The endless debates on love jihad on national television have prompted me to pen this. They cite several types of man and woman unions as examples to thwart the concerns being expressed over the rising cases of influenced or forced conversions. What escapes the bird’s eye view of these commentators is the inherent difference in the types of unions that they present. Hitting the headlines of late are marital unions executed with the purpose of faith conversion, and not faith conversions for the purpose of marrying someone you want to. There is a world of difference between the two.
To many friends on the ‘secular’ bandwagon, raising of this issue looks like a “bogey” meant to “polarise vote banks”, as Congress spokesperson Priyanka Chaturvedi wrote in an article. To me and to many of my ilk, an influence-induced or force-induced faith conversion or a demand for conversion post wedding deserves differential treatment and graver inspection. Forced conversion cannot possibly be placed on the same footing as various other inter-caste or inter-faith marriages.
To talk of the two in the same breath in a bid to attack societal concerns is like comparing apples and oranges. And contrary to the belief made popular by incessant ramblings of ‘experts’ on national television and social media, this has more to do with what we, as a society, consider ‘normal’ in the course of a marital union. Do marital compromises include giving up of one’s ideals, beliefs, identity, and even religion under undue force and influence? While the ‘secular’ coterie is pushing to pass off all of the above as ‘normal’ in the name of love, would they also defend the torture meted out to women like Tara Shahdeo solely for the purpose of converting her to her husband’s religion?
The question that begs an answer is: among all that constitutes a marriage, where and how does the question of religious conversion figure in? That religion itself becomes a moot point, the sole purpose and the basis of a marriage is highly contestable, to begin with. The ‘secular’ champions also may first explain the reported deception involved in hiding one’s real name and the fact of religion conversion, and later resorting to torture and violence to convert the spouse, as in the Tara Shahdeo case.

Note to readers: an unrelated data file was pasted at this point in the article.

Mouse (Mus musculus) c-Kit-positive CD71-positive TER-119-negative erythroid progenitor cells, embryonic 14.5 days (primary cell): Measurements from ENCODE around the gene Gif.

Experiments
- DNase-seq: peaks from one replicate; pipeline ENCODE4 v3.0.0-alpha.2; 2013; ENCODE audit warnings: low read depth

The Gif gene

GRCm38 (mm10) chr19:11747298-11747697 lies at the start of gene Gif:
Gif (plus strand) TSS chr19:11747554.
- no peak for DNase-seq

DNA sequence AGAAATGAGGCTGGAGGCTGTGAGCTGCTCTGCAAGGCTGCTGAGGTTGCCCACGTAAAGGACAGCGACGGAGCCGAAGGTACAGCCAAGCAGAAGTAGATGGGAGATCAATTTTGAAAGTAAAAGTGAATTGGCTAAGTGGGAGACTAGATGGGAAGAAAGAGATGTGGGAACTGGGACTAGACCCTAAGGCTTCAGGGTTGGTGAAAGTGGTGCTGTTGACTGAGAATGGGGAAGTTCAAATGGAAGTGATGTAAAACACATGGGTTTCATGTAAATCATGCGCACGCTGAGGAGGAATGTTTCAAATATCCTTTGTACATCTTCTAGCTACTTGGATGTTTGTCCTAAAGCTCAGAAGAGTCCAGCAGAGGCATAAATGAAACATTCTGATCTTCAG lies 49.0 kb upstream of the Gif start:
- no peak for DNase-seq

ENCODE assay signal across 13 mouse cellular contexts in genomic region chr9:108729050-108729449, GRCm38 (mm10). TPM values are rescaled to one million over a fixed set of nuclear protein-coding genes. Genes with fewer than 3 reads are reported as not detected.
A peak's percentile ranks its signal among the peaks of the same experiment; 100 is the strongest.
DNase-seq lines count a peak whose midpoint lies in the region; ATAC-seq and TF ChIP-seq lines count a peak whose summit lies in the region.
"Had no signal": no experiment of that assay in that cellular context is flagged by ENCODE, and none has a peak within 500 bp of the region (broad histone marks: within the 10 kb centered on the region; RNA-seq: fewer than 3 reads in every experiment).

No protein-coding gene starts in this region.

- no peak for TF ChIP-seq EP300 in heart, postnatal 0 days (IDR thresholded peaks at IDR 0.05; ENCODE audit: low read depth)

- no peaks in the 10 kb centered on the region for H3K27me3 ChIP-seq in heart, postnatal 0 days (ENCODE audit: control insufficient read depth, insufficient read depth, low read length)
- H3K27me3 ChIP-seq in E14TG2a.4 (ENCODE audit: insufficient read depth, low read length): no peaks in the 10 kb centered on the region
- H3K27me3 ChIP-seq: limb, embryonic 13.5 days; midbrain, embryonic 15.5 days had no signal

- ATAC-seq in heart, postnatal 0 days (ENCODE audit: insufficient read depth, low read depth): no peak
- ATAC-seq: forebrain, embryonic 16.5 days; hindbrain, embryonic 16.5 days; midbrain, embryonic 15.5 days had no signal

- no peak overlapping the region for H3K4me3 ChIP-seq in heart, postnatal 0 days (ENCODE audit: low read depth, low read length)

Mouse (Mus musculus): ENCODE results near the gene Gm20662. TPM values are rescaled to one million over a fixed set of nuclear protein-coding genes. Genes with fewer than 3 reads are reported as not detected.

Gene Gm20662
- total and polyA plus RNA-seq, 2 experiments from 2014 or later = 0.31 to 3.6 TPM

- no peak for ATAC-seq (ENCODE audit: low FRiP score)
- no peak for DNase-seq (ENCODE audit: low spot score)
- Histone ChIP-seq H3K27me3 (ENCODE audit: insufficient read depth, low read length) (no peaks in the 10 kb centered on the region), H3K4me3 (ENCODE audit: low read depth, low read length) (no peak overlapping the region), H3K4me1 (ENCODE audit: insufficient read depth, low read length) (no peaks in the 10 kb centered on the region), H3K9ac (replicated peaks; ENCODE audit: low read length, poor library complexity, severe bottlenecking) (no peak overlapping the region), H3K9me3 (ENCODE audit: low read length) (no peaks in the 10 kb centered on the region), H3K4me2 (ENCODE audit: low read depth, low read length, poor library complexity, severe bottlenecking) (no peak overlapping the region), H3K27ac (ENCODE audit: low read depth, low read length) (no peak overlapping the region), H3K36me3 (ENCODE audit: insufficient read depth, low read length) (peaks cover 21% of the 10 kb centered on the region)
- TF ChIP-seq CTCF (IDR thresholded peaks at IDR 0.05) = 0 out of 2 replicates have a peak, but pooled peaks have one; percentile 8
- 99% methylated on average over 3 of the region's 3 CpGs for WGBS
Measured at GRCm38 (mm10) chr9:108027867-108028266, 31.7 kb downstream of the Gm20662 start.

Of course, expecting reasonable or basic comprehension of societal concerns by the Congress is akin to expecting the Congress to run a corruption-free government. My friend from the Congress, by way of explanation of the “bogey”, wrote that “claims that Hindu girls are being lured into marriages by young Muslim boys and are then forced to convert to Islam” are “nothing but an inter-religious marriage”. Much like most of her ‘secular’ cohorts, she, too, seems to have a horribly flawed understanding of either the issue or inter-religious marriages or both.
What missed her ‘research’ is also the observations of judicial institutions like the Kerala and Karnataka High Courts a few years ago, which talked of banning and investigating “compulsive and deceptive conversions” “under the pretext of love”. Even otherwise, any layman’s curiosity should be awakened when reports come up about huge ‘financial assistance’ being extended to poor couples who elope and then one of the two is forced to convert. And while the ‘secular experts’ delve deeper and wonder who coined the “bogey” term ‘love jihad’, I would advise them to do a simple search on the internet. They would be surprised to learn about similar reports coming from and concerns expressed across the world. Then, they may judge what is the difference between true love for marriage and bogey love for marriage, and what is of paramount value―faith between spouses or spouses for faith.